… the HR Minion. Because even minions have opinions. And giggles.

Brilliant, Arrogant, Jerk

Do you ever find yourself looking through old candidate files when you should be cleaning out old file cabinets and folders? Sometimes I can’t help myself. I’m a little too curious for my own good and I like knowing what’s going on. That’s part of the fun being in HR. Besides, there’s blogging gold in old records believe you me.

Submitted for your entertainment: An old phone screen record for a hard to fill technical position. Everything with the candidate looks straight forward in the beginning; he has a good resume and is well within our price range. But he never made it past the phone screen and I totally needed to figure out why.

So as I am scanning the paperwork I come across this question:
“If I were to ask your peers about you, what do you think they would say?”. His answer: Brilliant, Arrogant, Jerk.

Bingo. All is explained.

Now, I often hear criticism about how ridiculous interview questions can be because doesn’t everybody know how to answer these things correctly? Aren’t interviewers just being fed trite, generic answers that don’t tell them anything? In a lot of situations, yes, that may very well be the case. Interviewing is hard and despite all the advice out there, no one has it down perfect.

But every once in a while the most generic questions, such as the one from the phone screen, can give you an absolute perfect summation of a candidate that you learn everything you needed to know in an instant.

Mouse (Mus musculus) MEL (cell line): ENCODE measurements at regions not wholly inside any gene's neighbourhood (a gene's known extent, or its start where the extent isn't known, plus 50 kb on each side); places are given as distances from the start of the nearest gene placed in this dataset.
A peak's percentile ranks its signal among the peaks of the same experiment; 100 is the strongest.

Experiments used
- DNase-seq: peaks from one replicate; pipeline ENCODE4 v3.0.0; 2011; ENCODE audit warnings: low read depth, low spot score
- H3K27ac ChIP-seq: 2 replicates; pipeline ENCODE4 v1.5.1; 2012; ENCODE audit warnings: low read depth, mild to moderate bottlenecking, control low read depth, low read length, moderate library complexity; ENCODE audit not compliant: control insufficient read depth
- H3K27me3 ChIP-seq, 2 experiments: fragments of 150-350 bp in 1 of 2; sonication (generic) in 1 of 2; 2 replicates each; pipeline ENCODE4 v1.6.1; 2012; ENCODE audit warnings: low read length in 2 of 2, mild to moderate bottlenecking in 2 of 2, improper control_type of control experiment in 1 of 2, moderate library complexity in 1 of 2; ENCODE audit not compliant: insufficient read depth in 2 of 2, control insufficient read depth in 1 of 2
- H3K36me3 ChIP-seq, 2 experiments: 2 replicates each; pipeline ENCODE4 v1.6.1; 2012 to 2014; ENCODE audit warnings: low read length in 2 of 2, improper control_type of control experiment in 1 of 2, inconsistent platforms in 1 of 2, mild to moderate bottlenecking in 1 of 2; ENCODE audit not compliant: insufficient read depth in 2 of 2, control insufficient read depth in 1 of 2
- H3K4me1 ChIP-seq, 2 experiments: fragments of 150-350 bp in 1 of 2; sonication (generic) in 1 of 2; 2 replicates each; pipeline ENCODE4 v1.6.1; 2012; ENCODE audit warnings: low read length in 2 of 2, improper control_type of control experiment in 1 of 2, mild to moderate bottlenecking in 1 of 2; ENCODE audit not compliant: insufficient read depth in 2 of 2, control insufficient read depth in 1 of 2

And that is exactly what this candidate did. In 3 words the interviewer knew exactly the kind of person the candidate was and exactly why they did not want to hire them. Let me explain.

Brilliant – Clearly, he has a high opinion of himself. Whether it is deserved or not, he is confident enough in his abilities that he feels others recognize his value. This by itself isn’t a deal breaker.

Arrogant – Ok, that ties in well with his first answer. It also demonstrates that he has an awareness that he comes across to others in less than favorable ways at times. Once again, this is not a deal breaker. I think a certain amount of arrogance can be a good thing for some positions.

Jerk – Red Flag! Red Flag! And now we come to the real issue. Here we have a candidate who has a high opinion of his abilities and acknowledges that his confidence can come across as arrogance. But if he is self aware enough to know that his peers would call him a jerk that means he can’t play well with others and has no interest in doing so. You can almost hear the employee relation issues now…

And I would not want that type of person on my team. But hey, that’s just me. There are plenty of companies that would snap him up precisely because of his answer.

It takes all kinds people.

But it is a nice reminder to pay attention to the little things, and sometimes the obvious things, candidates do that tell you who they really are. Because at the end of the day, skills can be taught but personalities are pretty much set.

2 Responses | Add your Own

  • 1 John Hunter :

    There is a point many miss, that can be taken from this story (but you probably need to understand the point first). If you want to work somewhere that you will fit in without having to hugely alter yourself be honest in interviews. Tell it like it is. If they don’t want who you are, that is better to know before you waste your time working there.

    Two points on that. If you are desperate, haven’t had a job in 6 months and don’t have money to pay your internet bill so your kid can do their homework probably saying whatever you have to, be hire and living with the consequences is wise.

    Second, that doesn’t mean being a jerk is good (based on the story above). If you are a jerk that is something you should change. But on matters of your skills, desires, temperament, be honest. If you get the job, good. If you don’t because they want something other than what you want, good.

  • 2 Shauna :

    John – Thanks for contributing to the conversation.